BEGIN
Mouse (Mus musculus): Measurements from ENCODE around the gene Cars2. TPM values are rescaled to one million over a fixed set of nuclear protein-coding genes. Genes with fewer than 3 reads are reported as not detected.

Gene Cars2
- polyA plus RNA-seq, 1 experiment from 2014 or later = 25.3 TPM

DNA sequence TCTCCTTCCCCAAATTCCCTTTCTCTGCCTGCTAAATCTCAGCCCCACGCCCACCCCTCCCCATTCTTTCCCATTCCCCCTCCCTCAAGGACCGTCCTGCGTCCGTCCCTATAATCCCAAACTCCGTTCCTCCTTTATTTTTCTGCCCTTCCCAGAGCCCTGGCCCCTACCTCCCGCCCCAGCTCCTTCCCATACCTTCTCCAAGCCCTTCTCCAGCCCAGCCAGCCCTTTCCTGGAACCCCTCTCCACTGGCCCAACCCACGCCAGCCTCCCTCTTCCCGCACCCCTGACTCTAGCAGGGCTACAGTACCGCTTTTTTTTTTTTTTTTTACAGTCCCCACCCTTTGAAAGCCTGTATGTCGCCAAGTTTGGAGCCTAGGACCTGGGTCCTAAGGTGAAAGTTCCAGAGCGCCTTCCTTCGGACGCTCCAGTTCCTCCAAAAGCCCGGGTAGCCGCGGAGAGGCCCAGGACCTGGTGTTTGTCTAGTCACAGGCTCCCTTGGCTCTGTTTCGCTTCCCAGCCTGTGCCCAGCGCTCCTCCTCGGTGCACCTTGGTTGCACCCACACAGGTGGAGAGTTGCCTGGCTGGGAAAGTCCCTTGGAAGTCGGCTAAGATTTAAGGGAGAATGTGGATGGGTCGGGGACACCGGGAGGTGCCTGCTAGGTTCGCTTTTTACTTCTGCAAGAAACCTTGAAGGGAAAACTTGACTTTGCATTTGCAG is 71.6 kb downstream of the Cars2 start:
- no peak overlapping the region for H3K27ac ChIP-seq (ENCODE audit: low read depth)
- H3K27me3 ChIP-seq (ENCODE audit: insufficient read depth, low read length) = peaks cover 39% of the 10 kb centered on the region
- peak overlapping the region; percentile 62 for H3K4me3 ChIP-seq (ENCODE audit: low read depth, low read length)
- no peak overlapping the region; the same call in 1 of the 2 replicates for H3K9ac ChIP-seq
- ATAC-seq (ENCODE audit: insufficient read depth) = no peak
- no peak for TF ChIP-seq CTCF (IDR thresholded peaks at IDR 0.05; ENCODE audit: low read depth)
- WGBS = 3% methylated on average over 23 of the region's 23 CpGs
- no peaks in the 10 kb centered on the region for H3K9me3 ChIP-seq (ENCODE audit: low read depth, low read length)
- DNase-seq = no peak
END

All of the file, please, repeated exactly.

Mouse (Mus musculus): Measurements from ENCODE around the gene Cars2. TPM values are rescaled to one million over a fixed set of nuclear protein-coding genes. Genes with fewer than 3 reads are reported as not detected.

Gene Cars2
- polyA plus RNA-seq, 1 experiment from 2014 or later = 25.3 TPM

DNA sequence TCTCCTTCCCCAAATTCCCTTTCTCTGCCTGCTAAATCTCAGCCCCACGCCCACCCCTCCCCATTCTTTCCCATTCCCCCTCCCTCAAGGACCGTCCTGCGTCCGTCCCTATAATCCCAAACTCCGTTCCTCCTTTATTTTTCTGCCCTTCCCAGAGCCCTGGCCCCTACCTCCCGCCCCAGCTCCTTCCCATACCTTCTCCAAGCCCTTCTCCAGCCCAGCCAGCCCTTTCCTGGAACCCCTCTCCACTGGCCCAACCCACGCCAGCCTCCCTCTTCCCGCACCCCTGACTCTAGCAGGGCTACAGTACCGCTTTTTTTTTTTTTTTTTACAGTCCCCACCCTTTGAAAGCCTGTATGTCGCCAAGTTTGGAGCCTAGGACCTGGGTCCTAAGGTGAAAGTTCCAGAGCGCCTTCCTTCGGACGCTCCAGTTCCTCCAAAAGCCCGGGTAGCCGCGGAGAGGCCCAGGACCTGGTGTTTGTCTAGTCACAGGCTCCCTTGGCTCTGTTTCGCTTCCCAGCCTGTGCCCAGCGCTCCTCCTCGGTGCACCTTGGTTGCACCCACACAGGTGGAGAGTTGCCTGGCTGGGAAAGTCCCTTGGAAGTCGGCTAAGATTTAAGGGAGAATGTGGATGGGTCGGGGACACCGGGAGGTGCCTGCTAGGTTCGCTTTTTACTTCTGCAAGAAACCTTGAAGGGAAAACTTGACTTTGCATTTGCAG is 71.6 kb downstream of the Cars2 start:
- no peak overlapping the region for H3K27ac ChIP-seq (ENCODE audit: low read depth)
- H3K27me3 ChIP-seq (ENCODE audit: insufficient read depth, low read length) = peaks cover 39% of the 10 kb centered on the region
- peak overlapping the region; percentile 62 for H3K4me3 ChIP-seq (ENCODE audit: low read depth, low read length)
- no peak overlapping the region; the same call in 1 of the 2 replicates for H3K9ac ChIP-seq
- ATAC-seq (ENCODE audit: insufficient read depth) = no peak
- no peak for TF ChIP-seq CTCF (IDR thresholded peaks at IDR 0.05; ENCODE audit: low read depth)
- WGBS = 3% methylated on average over 23 of the region's 23 CpGs
- no peaks in the 10 kb centered on the region for H3K9me3 ChIP-seq (ENCODE audit: low read depth, low read length)
- DNase-seq = no peak